Mainland China’s semiconductor industry not only failed to surpass Taiwan, but also had a serious wave of bankruptcy due to the “zero-COVID” policy. According to statistics, in the first eight months of this year, up to 3,470 chip manufacturing companies in China closed and the number of bankruptcies reached a new high. Meanwhile, China’s integrated circuit (IC) output in August fell 24.7% year-on-year, also the largest monthly decline on record. This shows that under the U.S.-China technology war, China’s plan to achieve semiconductor self-sufficiency is facing an uphill battle.

The South China Morning Post on September 15 cited statistics from China’s business database “Qichacha” indicating that 3,479 companies including institutions use the Chinese word “chip” in their registered name, brand, or activity – deregistered in the January-August period. This has already exceeded the 3,400 companies deregistered in 2021 and the approximately 1,400 companies in 2020, showing that China’s path to semiconductor autonomy is full of thorns.

Zheng Lei, visiting professor at the Shenzhen Institute of Finance, Chinese University of Hong Kong, said that the semiconductor industry is a capital-intensive industry, and fiercely competitive, making it very difficult for new semiconductor companies.

The South China Morning Post pointed out that, in the past two years, China’s public and private sectors have begun to make large-scale investments to achieve the CCP’s goal of semiconductor self-sufficiency. However, a wave of shutdowns then emerged.

The Epoch Times reported that a string of recent failures of chip companies showed that the stagnant domestic economy, sluggish consumption due to the zero-COVID policy, and rising tensions between the U.S. andChina, has put pressure on the semiconductor industry.

On September 16, the National Bureau of Statistics of China released data showing that China’s monthly semiconductor output in August fell by the most in history.

Chip production fell 24.7% year-on-year to 24.7 billion units, the largest monthly decline since record keeping began in 1997 and the lowest output since October 2020.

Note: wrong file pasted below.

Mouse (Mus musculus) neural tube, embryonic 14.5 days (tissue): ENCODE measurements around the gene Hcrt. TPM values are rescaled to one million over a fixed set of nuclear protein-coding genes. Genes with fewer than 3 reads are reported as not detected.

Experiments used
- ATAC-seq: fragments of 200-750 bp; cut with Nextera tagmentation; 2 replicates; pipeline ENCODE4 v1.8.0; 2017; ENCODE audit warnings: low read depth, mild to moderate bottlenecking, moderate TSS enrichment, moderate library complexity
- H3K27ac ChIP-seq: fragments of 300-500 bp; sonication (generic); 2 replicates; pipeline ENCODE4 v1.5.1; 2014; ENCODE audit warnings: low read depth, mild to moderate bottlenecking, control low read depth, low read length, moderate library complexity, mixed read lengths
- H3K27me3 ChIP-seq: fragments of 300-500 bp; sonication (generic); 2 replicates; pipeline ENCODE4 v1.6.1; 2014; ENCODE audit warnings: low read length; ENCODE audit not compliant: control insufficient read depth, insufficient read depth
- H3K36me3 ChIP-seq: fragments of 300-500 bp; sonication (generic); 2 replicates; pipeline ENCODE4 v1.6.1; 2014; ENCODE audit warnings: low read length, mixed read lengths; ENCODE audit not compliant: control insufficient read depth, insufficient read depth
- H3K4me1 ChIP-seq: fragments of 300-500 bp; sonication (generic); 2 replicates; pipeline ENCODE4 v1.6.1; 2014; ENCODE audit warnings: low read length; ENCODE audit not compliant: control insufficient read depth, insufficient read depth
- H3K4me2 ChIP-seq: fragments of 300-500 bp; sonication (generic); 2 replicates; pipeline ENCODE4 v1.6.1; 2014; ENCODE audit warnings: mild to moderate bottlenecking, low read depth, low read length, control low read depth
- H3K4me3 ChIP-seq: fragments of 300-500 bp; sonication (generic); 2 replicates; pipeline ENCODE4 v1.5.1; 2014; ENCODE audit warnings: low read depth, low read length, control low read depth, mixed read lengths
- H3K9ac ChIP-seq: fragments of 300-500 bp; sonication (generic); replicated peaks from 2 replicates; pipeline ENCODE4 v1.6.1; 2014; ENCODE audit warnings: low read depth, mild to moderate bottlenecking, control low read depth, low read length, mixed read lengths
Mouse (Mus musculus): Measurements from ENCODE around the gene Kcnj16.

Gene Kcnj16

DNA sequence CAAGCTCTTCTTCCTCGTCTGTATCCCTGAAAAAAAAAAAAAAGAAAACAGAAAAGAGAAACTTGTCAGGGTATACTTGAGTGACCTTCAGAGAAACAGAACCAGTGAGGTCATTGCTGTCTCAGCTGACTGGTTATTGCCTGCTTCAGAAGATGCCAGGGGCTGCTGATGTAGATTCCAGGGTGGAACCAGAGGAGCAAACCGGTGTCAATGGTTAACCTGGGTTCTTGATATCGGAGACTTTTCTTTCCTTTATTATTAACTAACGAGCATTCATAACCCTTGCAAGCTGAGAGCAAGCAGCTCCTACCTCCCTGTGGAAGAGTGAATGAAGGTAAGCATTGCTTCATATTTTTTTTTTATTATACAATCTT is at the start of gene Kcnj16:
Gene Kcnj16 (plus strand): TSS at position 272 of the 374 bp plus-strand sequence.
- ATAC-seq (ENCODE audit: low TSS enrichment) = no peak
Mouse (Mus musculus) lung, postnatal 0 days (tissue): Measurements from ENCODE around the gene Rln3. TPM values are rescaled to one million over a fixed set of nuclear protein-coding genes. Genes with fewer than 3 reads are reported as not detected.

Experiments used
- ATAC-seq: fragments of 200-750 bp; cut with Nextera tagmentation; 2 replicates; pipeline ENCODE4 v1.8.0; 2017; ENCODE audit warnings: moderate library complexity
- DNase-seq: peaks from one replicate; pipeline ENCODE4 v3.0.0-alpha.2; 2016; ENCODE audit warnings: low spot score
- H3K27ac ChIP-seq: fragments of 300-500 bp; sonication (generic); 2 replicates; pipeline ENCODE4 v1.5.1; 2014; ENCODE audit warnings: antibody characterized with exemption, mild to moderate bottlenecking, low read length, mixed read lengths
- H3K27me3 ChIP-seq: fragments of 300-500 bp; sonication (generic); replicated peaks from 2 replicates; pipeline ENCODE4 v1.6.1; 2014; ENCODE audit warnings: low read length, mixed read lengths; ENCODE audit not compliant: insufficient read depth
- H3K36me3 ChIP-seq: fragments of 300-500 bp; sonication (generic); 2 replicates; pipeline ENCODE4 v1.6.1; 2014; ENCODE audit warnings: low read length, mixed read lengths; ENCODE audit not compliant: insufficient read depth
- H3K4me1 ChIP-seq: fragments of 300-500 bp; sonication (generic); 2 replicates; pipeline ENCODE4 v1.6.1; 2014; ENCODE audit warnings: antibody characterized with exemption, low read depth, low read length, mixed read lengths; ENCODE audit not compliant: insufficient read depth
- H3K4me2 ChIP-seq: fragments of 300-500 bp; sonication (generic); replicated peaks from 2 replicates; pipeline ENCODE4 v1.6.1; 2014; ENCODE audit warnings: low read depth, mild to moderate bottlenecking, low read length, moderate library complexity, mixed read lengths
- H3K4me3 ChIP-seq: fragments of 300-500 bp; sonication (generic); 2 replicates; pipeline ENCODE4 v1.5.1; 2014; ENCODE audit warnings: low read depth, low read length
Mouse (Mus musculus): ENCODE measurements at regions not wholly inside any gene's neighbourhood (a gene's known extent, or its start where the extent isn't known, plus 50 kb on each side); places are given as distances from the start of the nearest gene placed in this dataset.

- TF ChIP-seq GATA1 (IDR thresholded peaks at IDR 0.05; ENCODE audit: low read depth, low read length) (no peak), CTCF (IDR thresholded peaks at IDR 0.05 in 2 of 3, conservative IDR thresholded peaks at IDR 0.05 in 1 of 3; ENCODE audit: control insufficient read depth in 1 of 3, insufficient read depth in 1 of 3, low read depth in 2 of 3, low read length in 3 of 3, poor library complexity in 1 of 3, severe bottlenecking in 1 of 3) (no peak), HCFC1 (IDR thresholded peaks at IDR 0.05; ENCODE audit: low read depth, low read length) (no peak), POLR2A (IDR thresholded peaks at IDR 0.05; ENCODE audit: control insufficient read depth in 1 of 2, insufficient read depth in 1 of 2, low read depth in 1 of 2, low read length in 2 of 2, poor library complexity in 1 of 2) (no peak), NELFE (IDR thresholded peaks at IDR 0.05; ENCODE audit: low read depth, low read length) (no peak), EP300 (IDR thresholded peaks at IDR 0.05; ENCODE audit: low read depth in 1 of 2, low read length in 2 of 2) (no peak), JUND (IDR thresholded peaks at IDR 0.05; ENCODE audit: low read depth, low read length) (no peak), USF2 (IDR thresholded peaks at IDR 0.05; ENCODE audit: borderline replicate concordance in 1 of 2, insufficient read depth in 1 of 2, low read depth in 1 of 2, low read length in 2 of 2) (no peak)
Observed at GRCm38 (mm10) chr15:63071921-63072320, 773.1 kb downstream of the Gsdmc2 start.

It also means that China’s semiconductor industry has narrowed for two consecutive months, with output in July falling 16.6% year-on-year to 27.2 billion units.

In addition, according to GaaTimes, China’s microcomputer output also fell 18.6% to 317.5 billion units in August, the biggest drop since December 2015.

The South China Morning Post reported that the August drop reflects continued pressure on China’s manufacturing sector, with the lockdown of cities under the “zero-COVID” policy plus power shortages due to the heat, disrupting factory production and undermining consumer confidence.

In addition to domestic challenges, the U.S. government has begun to impose more restrictions on the export of technology products to protect the U.S. high-tech advantage.

Last month, the U.S. Department of Commerce notified Nvidia and AMD, of the new restrictions about selling some AI computing chips to China without a license. Experts say this will greatly affect the Chinese Communist Party’s AI ambitions.

Reuters reported that, according to several sources, the Biden administration plans to continue to expand restrictions on AI chip exports to China and impose controls on semiconductor manufacturing tools in October.

The sources also said that U.S. officials have been reaching out to allies to ask them to develop similar policies to ensure that foreign companies do not sell to China technology that U.S. companies ban on export.

Also according to Reuters, Jim Lewis, a technology expert at the Center for Strategic and International Studies said: “The strategy is to choke off China and they have discovered that chips are a choke point. They [China] can’t make this stuff, they can’t make the manufacturing equipment.”

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